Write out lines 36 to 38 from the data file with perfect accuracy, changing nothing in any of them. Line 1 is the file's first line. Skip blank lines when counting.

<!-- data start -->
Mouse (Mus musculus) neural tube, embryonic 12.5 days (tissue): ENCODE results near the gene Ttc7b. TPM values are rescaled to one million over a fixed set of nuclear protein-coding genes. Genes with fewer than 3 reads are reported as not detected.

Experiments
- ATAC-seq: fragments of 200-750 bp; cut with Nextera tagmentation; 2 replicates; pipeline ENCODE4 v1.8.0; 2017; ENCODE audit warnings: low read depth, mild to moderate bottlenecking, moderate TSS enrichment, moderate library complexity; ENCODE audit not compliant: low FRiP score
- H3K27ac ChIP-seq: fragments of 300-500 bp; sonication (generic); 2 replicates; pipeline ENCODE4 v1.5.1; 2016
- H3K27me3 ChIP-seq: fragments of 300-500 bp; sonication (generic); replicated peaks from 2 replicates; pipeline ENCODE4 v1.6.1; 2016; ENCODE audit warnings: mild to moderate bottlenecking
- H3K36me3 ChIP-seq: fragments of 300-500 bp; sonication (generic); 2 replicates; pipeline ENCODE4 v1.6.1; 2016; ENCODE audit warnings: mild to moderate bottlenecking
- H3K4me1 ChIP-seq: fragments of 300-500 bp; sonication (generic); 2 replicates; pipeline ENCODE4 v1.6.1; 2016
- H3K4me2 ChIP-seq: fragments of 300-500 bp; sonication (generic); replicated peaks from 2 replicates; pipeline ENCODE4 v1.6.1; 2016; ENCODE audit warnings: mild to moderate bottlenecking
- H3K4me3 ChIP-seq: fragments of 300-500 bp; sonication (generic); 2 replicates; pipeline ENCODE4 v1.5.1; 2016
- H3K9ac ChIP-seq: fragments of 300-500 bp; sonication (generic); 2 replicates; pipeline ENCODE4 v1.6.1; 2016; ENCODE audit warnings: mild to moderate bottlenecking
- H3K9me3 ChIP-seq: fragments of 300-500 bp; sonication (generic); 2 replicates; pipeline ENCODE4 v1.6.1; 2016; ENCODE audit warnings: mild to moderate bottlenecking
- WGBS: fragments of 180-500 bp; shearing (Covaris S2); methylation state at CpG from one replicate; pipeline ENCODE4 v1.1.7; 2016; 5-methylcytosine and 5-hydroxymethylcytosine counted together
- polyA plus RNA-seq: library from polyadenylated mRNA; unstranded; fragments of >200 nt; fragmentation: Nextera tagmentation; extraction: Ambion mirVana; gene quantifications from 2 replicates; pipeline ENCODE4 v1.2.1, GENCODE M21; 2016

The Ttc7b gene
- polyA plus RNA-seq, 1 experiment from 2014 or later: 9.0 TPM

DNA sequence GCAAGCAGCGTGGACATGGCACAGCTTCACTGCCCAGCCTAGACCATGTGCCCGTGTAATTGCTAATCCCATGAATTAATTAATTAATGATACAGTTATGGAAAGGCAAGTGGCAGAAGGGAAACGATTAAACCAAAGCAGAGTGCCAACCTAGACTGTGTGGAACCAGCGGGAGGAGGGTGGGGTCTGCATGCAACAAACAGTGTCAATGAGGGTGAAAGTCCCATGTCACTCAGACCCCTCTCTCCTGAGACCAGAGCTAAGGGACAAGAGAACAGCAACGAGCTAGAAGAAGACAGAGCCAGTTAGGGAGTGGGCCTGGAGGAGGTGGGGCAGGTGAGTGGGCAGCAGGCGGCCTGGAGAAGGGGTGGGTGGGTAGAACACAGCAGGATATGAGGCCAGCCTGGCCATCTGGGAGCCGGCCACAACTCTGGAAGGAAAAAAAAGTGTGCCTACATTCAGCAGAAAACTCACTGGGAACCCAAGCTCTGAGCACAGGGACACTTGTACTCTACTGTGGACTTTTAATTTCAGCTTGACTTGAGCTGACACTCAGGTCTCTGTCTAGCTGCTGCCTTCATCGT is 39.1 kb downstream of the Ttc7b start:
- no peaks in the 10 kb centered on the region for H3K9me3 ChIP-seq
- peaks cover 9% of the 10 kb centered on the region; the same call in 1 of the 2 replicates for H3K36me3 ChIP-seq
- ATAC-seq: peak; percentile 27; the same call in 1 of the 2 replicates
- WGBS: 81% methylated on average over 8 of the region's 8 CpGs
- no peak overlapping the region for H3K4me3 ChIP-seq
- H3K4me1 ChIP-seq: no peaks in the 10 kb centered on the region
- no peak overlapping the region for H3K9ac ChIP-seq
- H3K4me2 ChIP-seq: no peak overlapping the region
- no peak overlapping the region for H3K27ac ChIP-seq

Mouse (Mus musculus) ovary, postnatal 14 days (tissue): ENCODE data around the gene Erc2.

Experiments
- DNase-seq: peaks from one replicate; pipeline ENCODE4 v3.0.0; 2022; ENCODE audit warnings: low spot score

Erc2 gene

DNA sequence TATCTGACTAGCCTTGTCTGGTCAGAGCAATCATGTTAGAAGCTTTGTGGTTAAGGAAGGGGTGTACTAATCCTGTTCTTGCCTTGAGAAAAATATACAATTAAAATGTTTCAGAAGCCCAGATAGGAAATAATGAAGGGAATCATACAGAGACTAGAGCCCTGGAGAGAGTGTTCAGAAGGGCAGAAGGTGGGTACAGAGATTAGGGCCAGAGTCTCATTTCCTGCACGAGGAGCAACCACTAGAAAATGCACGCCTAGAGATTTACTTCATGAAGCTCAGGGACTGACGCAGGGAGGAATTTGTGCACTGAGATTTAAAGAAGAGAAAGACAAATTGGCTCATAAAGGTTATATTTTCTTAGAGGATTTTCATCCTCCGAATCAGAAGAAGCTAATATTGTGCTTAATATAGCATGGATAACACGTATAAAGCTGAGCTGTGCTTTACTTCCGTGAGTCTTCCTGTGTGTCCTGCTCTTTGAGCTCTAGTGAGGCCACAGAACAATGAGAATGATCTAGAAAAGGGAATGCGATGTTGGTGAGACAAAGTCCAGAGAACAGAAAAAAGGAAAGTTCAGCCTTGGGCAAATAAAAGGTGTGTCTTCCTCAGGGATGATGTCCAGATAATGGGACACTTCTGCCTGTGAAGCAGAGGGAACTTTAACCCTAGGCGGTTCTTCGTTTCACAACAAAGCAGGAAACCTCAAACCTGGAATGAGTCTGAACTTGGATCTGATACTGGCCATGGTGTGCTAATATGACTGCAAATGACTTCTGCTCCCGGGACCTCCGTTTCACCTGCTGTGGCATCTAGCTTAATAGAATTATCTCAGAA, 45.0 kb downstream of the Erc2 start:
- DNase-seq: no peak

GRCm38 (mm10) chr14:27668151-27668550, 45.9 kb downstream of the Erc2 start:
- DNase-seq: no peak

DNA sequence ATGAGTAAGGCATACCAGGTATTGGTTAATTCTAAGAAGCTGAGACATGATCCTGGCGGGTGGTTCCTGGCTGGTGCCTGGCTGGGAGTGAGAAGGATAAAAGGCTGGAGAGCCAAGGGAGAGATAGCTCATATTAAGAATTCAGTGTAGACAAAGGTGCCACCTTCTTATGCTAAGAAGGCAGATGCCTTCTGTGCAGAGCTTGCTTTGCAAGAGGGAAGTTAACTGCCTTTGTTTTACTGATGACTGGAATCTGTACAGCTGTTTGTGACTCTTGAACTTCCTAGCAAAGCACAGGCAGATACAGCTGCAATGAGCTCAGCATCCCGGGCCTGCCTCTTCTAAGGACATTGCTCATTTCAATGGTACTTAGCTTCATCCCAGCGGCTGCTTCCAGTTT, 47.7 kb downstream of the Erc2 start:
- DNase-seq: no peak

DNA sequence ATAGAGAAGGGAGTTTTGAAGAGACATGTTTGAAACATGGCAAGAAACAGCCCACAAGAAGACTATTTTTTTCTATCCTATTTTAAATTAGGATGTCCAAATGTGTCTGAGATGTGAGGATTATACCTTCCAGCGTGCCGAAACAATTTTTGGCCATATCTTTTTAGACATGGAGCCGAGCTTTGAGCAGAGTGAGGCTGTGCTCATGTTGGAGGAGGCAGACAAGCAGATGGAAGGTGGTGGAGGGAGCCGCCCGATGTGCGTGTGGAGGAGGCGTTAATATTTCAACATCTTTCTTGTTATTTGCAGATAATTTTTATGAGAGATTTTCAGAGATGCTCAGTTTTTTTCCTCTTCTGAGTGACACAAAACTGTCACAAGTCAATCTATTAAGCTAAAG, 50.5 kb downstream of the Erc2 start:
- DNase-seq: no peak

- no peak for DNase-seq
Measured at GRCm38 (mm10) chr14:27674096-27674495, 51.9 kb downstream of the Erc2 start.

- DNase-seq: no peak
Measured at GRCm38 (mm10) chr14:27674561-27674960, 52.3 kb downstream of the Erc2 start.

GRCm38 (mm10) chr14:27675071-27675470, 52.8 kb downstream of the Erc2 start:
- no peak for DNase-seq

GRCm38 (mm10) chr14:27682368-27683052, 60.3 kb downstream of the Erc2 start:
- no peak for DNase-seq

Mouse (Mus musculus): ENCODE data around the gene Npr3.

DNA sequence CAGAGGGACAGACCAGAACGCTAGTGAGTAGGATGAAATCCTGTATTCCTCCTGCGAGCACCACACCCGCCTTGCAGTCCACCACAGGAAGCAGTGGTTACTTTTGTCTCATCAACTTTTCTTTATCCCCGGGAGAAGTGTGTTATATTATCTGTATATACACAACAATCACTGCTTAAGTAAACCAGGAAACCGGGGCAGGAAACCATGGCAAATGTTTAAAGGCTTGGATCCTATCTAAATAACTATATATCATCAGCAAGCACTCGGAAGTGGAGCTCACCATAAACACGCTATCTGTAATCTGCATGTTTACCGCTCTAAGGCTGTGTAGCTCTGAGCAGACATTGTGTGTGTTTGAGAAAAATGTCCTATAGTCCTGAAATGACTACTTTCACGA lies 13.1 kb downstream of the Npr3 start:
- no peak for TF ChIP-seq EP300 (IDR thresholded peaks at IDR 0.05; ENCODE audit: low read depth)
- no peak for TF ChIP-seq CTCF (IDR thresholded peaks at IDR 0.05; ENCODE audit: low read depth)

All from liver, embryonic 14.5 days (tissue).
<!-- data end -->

DNA sequence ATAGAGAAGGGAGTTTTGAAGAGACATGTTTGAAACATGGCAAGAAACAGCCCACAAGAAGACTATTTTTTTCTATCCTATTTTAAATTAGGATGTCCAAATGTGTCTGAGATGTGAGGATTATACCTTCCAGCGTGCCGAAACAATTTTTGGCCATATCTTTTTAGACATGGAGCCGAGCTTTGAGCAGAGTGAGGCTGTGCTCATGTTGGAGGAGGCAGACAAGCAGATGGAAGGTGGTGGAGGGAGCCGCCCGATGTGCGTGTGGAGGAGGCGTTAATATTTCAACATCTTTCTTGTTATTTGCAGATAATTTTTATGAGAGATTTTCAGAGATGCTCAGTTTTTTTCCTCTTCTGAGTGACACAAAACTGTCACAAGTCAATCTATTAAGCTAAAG, 50.5 kb downstream of the Erc2 start:
- DNase-seq: no peak

- no peak for DNase-seq